Computer operating systems I use(d)

Published at 2022-02-04T09:58:22+00:00; Updated at 2022-02-18

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This is a list of Operating Systems I currently use. This list is in no particular order and also will be updated over time. The very first operating system I used was MS-DOS (mainly for games) and the very first Unix like operating system I used was SuSE Linux 5.3. My first smartphone OS was Symbian on a clunky Sony Ericsson device.

Fedora Linux

Fedora Linux is the operating system I use on my primary (personal) laptop. It's a ThinkPad X1 Carbon Gen. 9. Lenovo which comes along with official Lenovo Linux support. I already noticed hardware firmware updates being installed directly through Fedora from Lenovo. Fedora is a real powerhouse, cutting-edge and reasonably stable at the same time. It's baked by Red Hat.

I also use Fedora on my Microsoft Surface Go 2 convertible tablet. Fedora works quite OK (and much better than Windows) on this device. It's also the perfect travel companion.

I use the GNOME Desktop on my Fedora boxes. I have memorized and customized a bunch of keyboard shortcuts. But the fact that I mostly work in the terminal (with tmux) makes the Desktop environment I use only secondary.


I installed EndeavourOS on my (older) ThinkPad X240 to try out an Arch based Linux distribution. I also could have installed plain Arch, but I don't see the point when there is EndeavourOS. EndeavourOS is as close as you can get to the plain Arch experience but with an easy installer. I am not saying that it's difficult to install plain Arch but it's, unless you are new to Linux and want to learn about the installation procedure, just waste of time in my humble opinion. Give Linux From Scratch a shot instead if you really want to learn about Linux.

On EndeavourOS, I use the Xfce desktop environment which feels very snappy and fast on the X240 (which I purchased back in 2014). Usually, I have my X240 standing right next to my work laptop and use it for playing music (mainly online radio streams), for personal note taking and occasional emailing and instant messaging.

As this is a rolling Linux distribution there are a lot of software updates coming through every day. Sometimes, it only takes a minute until the next version of a package is available. Honestly, I find that a bit annoying to constantly catch up with all the updates. As for now I will live with it and/or automate it a bit more. It'll be OK if it breaks occasionally, as this is not my primary laptop anyway.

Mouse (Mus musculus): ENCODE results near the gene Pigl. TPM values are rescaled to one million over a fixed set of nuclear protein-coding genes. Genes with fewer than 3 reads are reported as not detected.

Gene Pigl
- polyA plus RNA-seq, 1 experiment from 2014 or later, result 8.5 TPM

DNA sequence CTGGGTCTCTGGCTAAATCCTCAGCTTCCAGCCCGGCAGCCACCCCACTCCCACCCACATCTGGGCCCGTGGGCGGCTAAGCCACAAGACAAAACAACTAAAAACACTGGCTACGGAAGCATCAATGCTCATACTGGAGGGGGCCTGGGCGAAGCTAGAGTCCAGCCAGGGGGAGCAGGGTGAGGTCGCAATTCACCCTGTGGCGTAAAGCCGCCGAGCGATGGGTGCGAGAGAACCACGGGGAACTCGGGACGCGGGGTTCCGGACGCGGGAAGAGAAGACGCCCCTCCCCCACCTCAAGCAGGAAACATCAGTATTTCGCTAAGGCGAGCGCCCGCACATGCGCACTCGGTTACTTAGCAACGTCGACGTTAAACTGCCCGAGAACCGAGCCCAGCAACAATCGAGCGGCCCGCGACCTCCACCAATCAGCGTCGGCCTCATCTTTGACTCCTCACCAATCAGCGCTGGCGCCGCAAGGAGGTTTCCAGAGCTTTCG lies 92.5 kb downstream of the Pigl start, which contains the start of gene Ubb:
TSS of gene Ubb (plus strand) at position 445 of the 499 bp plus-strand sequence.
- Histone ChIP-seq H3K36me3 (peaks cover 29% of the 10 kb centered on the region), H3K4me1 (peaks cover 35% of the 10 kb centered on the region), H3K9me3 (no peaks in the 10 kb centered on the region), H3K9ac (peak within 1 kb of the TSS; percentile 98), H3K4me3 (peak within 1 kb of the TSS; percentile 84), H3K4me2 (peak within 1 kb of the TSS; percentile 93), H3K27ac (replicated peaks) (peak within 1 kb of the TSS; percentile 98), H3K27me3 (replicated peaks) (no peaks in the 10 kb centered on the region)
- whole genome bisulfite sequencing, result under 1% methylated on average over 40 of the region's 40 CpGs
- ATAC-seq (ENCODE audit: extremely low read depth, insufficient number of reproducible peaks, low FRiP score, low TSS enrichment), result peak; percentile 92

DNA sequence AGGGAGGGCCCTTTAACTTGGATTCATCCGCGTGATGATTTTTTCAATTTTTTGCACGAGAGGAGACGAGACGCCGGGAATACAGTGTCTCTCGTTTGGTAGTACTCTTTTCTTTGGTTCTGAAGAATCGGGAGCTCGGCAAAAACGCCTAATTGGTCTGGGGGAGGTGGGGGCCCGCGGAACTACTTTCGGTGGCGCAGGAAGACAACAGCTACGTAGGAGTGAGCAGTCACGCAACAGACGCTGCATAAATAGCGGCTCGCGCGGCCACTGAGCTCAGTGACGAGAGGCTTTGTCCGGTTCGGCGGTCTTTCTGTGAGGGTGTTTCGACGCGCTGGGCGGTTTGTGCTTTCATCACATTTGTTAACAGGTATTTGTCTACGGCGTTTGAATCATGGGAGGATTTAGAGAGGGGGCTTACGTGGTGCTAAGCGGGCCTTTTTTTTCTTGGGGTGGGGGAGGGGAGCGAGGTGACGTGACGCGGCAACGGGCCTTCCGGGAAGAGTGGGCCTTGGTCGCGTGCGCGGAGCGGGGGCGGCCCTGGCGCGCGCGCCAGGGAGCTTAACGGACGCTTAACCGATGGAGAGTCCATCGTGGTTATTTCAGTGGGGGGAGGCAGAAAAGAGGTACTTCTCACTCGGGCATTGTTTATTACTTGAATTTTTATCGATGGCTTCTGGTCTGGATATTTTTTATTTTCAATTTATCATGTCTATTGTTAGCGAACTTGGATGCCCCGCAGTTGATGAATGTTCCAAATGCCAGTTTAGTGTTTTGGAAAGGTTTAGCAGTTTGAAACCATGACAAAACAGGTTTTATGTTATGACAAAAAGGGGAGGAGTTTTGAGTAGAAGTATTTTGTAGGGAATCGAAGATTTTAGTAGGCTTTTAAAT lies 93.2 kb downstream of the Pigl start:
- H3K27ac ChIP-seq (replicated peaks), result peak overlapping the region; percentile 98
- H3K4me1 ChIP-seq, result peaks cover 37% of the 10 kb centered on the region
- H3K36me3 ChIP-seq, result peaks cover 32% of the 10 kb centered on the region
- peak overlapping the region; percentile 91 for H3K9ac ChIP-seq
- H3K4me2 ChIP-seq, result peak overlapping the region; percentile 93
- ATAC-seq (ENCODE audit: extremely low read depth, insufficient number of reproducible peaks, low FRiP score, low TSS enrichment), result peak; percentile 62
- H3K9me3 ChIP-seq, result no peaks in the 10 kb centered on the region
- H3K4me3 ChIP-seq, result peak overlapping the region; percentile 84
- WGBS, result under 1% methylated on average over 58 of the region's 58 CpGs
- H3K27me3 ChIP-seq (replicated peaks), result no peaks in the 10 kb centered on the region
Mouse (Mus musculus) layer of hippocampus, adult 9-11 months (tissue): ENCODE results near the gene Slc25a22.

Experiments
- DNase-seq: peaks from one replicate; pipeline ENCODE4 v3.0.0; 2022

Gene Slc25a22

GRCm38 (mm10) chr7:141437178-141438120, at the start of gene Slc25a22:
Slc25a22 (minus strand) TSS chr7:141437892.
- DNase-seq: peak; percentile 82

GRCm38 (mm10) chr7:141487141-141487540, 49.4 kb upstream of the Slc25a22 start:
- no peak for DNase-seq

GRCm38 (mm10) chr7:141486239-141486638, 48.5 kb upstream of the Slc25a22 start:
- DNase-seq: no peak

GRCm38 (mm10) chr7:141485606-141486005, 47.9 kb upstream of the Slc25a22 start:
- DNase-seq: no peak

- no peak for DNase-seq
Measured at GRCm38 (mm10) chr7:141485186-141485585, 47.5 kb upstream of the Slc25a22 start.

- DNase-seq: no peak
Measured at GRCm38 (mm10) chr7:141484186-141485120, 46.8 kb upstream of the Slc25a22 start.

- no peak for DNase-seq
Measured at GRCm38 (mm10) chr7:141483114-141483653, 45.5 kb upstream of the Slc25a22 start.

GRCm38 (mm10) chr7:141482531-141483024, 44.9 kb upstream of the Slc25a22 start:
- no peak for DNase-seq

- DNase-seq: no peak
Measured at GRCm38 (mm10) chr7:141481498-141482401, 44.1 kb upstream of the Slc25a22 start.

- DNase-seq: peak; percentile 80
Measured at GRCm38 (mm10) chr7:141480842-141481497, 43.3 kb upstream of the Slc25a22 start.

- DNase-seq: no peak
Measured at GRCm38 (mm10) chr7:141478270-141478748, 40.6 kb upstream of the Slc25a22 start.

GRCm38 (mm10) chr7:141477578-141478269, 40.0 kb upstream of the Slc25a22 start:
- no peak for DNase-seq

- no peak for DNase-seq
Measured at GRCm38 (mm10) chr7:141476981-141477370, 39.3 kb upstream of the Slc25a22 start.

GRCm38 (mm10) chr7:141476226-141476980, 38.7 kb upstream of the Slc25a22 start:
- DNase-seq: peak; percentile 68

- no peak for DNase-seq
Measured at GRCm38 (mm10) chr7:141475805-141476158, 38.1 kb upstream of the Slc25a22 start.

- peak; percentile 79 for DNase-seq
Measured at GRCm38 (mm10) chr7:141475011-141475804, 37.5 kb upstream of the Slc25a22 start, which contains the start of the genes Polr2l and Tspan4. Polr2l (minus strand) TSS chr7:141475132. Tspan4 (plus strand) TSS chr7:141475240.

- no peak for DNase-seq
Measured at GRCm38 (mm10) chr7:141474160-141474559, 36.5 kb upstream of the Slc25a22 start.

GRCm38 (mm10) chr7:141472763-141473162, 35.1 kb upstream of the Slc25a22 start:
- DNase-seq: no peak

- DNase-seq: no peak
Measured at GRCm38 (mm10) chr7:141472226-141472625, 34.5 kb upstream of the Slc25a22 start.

Arch Linux and EndeavourOS are community distributions. This means, that there is no big corporation in the backyard lurking around. They won't give you the firmware updates for cutting edge hardware out of the box, though, but they are still a very good choice for hobbyist and also for older hardware where future firmware updates are less likely to happen.

I am very happy with the package availability through the official repository and AUR.


I have run FreeBSD in many occasions. Right after SuSE Linux, FreeBSD (around 4.x) was the second open source system I used in my life on regular basis. I didn't even go to university yet then I started using it :-). Also, a former employer of mine even allowed me to install FreeBSD on my main workstation (which I actually did and used it for a couple of years).

I remember it used to be a pain bootstrapping Java for FreeBSD due to the lack of pre-compiled binary packages. You had first to enable the Linux compatibility layer, then install Linux Java, and then compile FreeBSD Java with the bootstrapped Linux Java (yes, Java is mainly programmed in C++, but for some reason compiling Java for FreeBSD also required an installation of Java). Nowadays, there are ready OpenJDK binary packages you could install. So things have improved a lot since.

FreeBSD always had a place somewhere in my life:

Debian GNU/kFreeBSD is now dead (same is my experiment)...

...but I still have saved and old uname output :-):

[root@saturn /usr/jail/serv14/etc] # jexec 21 bash
root@rhea:/ # uname -a
GNU/kFreeBSD 8.0-RELEASE-p5 FreeBSD 8.0-RELEASE-p5 #2: Sat Nov 27 13:10:09 CET
  2010 x86 64 amd64 Intel(R)